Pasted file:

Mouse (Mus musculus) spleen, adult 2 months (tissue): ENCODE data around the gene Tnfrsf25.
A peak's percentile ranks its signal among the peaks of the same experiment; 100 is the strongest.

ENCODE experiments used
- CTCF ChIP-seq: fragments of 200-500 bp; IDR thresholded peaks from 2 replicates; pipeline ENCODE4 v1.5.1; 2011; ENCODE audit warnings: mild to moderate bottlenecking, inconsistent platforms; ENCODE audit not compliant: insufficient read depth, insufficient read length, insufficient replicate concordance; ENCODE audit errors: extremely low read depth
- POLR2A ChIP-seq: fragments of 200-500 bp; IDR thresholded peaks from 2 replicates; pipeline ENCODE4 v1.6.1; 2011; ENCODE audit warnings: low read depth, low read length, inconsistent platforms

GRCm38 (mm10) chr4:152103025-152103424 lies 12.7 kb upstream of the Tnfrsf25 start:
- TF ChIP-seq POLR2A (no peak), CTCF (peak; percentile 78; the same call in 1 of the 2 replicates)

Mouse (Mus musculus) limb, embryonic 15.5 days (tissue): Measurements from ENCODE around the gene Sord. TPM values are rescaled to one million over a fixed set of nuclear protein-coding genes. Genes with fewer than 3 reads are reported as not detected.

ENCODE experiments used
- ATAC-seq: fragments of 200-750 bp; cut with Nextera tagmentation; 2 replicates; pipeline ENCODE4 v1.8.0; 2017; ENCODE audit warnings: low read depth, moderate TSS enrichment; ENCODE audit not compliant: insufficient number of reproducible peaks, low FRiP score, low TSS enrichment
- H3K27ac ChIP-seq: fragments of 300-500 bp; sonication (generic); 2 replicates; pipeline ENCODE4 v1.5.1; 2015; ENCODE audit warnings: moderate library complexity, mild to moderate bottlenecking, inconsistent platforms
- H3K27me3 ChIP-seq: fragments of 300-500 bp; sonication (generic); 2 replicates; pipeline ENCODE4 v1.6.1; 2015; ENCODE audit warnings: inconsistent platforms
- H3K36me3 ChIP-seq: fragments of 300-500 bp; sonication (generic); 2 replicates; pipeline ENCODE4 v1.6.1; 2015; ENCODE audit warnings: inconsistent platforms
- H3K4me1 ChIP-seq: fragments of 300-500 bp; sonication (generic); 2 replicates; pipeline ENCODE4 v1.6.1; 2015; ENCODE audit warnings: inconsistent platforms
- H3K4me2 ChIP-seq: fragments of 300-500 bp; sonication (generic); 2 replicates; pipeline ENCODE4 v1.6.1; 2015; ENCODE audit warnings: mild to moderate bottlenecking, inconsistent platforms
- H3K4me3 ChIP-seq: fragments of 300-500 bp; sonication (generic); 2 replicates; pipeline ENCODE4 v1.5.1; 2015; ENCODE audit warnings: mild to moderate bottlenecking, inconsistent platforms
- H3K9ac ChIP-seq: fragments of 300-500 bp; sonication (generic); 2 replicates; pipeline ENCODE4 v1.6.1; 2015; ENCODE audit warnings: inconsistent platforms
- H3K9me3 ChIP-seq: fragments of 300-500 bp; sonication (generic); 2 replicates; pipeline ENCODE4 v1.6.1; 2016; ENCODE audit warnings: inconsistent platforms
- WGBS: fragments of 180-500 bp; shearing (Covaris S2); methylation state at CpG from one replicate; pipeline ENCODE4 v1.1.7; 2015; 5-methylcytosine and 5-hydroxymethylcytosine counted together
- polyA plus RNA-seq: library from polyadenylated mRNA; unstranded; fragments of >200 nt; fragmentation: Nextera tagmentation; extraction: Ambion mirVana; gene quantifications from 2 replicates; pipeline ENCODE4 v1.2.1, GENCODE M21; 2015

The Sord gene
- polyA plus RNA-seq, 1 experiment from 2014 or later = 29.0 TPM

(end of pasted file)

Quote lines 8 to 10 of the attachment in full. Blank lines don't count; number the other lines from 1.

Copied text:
Mouse (Mus musculus) limb, embryonic 15.5 days (tissue): Measurements from ENCODE around the gene Sord. TPM values are rescaled to one million over a fixed set of nuclear protein-coding genes. Genes with fewer than 3 reads are reported as not detected.

ENCODE experiments used
- ATAC-seq: fragments of 200-750 bp; cut with Nextera tagmentation; 2 replicates; pipeline ENCODE4 v1.8.0; 2017; ENCODE audit warnings: low read depth, moderate TSS enrichment; ENCODE audit not compliant: insufficient number of reproducible peaks, low FRiP score, low TSS enrichment